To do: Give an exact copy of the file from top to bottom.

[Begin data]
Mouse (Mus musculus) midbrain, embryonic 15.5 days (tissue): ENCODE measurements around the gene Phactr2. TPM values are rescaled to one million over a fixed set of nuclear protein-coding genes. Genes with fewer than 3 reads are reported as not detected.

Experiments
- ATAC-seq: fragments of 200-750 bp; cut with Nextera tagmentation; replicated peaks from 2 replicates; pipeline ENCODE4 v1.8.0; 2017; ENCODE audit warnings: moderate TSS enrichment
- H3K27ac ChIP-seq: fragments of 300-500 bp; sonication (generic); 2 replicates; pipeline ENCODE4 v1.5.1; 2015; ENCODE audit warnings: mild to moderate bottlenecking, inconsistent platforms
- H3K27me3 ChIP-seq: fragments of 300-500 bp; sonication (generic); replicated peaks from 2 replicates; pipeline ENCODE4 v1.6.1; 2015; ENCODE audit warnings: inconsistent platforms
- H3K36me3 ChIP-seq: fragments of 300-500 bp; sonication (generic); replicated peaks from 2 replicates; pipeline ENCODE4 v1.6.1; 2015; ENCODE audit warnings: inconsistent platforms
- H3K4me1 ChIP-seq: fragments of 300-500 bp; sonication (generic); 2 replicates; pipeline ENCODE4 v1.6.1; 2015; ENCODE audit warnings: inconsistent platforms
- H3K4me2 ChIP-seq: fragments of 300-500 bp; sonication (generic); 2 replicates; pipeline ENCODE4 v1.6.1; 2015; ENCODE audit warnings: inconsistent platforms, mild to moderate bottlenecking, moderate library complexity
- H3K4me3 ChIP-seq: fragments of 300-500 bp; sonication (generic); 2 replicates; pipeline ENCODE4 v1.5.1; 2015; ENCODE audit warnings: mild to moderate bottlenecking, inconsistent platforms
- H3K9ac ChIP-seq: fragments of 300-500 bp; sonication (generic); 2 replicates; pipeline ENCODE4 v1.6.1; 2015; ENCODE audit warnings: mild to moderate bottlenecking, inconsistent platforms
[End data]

Mouse (Mus musculus) midbrain, embryonic 15.5 days (tissue): ENCODE measurements around the gene Phactr2. TPM values are rescaled to one million over a fixed set of nuclear protein-coding genes. Genes with fewer than 3 reads are reported as not detected.

Experiments
- ATAC-seq: fragments of 200-750 bp; cut with Nextera tagmentation; replicated peaks from 2 replicates; pipeline ENCODE4 v1.8.0; 2017; ENCODE audit warnings: moderate TSS enrichment
- H3K27ac ChIP-seq: fragments of 300-500 bp; sonication (generic); 2 replicates; pipeline ENCODE4 v1.5.1; 2015; ENCODE audit warnings: mild to moderate bottlenecking, inconsistent platforms
- H3K27me3 ChIP-seq: fragments of 300-500 bp; sonication (generic); replicated peaks from 2 replicates; pipeline ENCODE4 v1.6.1; 2015; ENCODE audit warnings: inconsistent platforms
- H3K36me3 ChIP-seq: fragments of 300-500 bp; sonication (generic); replicated peaks from 2 replicates; pipeline ENCODE4 v1.6.1; 2015; ENCODE audit warnings: inconsistent platforms
- H3K4me1 ChIP-seq: fragments of 300-500 bp; sonication (generic); 2 replicates; pipeline ENCODE4 v1.6.1; 2015; ENCODE audit warnings: inconsistent platforms
- H3K4me2 ChIP-seq: fragments of 300-500 bp; sonication (generic); 2 replicates; pipeline ENCODE4 v1.6.1; 2015; ENCODE audit warnings: inconsistent platforms, mild to moderate bottlenecking, moderate library complexity
- H3K4me3 ChIP-seq: fragments of 300-500 bp; sonication (generic); 2 replicates; pipeline ENCODE4 v1.5.1; 2015; ENCODE audit warnings: mild to moderate bottlenecking, inconsistent platforms
- H3K9ac ChIP-seq: fragments of 300-500 bp; sonication (generic); 2 replicates; pipeline ENCODE4 v1.6.1; 2015; ENCODE audit warnings: mild to moderate bottlenecking, inconsistent platforms